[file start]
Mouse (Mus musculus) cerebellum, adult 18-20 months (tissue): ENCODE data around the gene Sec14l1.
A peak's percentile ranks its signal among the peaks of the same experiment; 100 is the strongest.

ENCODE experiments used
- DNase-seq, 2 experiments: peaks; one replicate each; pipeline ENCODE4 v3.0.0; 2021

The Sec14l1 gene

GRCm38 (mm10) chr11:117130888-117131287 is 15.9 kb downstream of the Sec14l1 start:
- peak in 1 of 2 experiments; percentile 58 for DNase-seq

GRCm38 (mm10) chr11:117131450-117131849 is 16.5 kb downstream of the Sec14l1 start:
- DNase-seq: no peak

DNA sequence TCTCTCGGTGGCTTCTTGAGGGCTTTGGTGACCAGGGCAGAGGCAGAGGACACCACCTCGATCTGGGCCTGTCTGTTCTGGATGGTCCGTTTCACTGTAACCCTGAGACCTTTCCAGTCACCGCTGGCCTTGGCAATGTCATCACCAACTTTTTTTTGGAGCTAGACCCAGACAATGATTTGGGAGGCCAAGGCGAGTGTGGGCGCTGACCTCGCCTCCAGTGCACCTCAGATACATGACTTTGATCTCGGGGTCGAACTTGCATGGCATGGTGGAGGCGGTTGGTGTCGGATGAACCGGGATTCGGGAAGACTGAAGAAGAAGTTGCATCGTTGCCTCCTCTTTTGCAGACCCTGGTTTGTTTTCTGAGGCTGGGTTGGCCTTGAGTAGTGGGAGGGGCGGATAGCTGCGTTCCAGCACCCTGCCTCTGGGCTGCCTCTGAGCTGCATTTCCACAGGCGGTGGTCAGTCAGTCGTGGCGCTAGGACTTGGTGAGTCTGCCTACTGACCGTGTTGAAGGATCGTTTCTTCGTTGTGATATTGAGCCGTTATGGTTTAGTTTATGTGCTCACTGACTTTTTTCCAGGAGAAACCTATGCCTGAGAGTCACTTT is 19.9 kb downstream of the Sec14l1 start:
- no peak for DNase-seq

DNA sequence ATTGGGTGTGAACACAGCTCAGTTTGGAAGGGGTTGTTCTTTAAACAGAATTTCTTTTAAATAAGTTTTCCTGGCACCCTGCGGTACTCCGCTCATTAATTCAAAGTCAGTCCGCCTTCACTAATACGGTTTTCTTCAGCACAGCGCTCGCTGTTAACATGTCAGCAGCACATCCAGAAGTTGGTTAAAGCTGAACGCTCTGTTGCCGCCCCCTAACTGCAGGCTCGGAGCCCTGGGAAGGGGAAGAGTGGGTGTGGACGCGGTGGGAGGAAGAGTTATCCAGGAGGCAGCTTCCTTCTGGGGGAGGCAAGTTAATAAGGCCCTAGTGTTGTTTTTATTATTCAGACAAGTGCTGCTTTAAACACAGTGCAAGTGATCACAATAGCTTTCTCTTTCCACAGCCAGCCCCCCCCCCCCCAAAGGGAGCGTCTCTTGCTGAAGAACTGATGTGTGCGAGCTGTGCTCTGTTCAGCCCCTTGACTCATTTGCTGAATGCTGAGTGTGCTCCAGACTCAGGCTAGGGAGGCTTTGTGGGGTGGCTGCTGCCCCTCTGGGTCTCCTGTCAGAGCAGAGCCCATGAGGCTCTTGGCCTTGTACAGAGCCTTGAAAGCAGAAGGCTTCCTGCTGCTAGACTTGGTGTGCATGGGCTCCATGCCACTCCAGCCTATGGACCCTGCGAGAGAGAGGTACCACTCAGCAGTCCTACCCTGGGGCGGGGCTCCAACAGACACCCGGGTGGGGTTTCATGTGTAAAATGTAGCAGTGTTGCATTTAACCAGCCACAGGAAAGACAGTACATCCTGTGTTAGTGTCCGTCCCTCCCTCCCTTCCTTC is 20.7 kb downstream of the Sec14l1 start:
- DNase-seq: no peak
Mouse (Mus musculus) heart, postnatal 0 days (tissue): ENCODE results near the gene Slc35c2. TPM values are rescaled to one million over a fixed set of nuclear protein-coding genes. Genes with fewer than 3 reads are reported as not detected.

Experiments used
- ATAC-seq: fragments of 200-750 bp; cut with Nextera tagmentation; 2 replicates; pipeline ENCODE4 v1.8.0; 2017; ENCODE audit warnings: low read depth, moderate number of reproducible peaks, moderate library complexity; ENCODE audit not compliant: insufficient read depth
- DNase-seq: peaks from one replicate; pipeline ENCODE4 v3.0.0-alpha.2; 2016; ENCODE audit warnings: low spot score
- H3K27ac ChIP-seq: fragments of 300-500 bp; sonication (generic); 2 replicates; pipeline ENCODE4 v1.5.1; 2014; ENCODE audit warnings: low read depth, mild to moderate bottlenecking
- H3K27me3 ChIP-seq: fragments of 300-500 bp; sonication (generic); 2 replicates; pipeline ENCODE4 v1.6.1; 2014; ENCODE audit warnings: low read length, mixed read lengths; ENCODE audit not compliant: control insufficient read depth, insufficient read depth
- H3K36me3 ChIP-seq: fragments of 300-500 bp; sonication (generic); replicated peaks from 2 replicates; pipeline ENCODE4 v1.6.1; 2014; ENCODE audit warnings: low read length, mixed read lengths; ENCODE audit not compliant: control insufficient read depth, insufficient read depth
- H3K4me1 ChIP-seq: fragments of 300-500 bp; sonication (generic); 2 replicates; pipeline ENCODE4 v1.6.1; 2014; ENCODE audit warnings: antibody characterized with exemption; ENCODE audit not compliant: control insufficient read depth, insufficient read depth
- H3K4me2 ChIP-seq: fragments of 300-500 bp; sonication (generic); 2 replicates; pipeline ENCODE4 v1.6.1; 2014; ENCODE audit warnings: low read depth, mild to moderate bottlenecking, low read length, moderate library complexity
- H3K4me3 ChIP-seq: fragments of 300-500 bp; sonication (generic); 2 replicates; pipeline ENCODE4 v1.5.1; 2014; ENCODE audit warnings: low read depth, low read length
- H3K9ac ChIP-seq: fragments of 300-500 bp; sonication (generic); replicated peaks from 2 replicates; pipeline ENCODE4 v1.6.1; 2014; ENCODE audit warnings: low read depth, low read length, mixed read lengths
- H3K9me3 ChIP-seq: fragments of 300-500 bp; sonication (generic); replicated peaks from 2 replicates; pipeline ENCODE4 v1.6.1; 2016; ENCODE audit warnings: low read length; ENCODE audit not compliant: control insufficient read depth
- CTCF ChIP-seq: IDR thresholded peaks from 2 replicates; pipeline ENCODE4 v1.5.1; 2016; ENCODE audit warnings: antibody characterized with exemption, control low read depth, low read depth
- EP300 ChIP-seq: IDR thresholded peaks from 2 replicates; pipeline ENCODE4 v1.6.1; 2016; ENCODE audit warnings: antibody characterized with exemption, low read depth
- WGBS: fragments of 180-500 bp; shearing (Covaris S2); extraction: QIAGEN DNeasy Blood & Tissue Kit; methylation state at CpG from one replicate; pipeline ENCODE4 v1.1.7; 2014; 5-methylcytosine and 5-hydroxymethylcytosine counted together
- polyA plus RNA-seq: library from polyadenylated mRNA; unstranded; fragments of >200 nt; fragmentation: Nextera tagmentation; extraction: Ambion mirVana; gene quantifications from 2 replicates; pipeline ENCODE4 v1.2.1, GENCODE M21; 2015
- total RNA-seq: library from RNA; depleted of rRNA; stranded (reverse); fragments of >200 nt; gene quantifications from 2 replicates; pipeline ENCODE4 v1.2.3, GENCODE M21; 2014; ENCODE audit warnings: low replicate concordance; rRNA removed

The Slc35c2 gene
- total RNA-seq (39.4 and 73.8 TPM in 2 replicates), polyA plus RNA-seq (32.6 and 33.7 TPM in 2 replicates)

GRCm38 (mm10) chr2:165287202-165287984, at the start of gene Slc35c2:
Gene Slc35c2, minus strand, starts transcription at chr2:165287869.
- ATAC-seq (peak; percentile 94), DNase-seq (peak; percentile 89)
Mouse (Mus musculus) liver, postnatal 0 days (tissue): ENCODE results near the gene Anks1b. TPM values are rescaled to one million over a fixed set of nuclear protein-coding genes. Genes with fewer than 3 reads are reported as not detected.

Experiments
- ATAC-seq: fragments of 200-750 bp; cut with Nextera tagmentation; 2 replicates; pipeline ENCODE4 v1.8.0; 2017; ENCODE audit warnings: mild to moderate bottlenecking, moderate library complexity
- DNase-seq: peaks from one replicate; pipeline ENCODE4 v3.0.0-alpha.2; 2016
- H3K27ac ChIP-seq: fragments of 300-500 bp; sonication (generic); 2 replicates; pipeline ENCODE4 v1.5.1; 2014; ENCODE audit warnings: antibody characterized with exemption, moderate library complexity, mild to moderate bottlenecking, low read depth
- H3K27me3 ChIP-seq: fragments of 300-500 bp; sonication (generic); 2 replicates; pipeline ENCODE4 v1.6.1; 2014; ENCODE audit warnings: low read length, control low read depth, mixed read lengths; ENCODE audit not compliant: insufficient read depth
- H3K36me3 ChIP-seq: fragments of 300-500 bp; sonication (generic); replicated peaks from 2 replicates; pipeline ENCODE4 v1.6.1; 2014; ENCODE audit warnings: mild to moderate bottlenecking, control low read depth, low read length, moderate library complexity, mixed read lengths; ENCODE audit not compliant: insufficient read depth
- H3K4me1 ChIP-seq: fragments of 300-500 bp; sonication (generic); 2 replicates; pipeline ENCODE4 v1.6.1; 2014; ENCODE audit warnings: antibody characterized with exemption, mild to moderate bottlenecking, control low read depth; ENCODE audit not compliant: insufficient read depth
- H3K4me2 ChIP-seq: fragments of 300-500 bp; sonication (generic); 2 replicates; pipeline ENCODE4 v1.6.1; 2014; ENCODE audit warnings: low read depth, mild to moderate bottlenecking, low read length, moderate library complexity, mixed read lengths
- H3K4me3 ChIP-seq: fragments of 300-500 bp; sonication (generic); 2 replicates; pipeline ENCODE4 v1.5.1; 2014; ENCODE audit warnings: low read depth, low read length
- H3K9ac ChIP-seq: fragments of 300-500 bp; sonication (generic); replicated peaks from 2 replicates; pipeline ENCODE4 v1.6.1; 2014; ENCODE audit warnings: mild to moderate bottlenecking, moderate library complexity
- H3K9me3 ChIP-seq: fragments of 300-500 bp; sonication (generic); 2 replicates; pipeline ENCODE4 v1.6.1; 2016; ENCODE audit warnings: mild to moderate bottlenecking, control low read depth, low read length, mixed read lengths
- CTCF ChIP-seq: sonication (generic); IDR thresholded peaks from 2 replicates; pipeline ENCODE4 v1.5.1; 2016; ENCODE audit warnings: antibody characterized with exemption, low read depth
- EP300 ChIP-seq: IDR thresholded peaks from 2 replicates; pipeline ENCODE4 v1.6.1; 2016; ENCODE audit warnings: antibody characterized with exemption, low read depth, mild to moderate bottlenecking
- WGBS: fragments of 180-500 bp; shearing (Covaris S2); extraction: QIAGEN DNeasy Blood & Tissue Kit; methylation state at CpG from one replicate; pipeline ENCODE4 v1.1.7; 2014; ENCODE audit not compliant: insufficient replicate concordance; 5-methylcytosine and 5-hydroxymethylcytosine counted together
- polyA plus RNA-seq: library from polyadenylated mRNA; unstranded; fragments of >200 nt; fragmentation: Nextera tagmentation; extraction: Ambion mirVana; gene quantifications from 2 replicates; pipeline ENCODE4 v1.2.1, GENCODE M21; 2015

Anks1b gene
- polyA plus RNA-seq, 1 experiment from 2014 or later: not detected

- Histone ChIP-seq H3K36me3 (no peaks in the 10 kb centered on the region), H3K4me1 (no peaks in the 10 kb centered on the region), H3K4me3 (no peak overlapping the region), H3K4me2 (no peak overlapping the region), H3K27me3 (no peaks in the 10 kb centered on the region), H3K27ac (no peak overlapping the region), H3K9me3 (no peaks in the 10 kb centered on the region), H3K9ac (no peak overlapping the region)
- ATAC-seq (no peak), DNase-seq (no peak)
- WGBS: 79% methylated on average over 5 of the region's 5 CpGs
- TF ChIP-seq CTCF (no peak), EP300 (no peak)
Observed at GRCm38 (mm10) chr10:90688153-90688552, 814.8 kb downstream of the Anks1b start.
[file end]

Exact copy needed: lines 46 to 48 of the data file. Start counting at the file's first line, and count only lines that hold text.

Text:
- H3K9ac ChIP-seq: fragments of 300-500 bp; sonication (generic); replicated peaks from 2 replicates; pipeline ENCODE4 v1.6.1; 2014; ENCODE audit warnings: mild to moderate bottlenecking, moderate library complexity
- H3K9me3 ChIP-seq: fragments of 300-500 bp; sonication (generic); 2 replicates; pipeline ENCODE4 v1.6.1; 2016; ENCODE audit warnings: mild to moderate bottlenecking, control low read depth, low read length, mixed read lengths
- CTCF ChIP-seq: sonication (generic); IDR thresholded peaks from 2 replicates; pipeline ENCODE4 v1.5.1; 2016; ENCODE audit warnings: antibody characterized with exemption, low read depth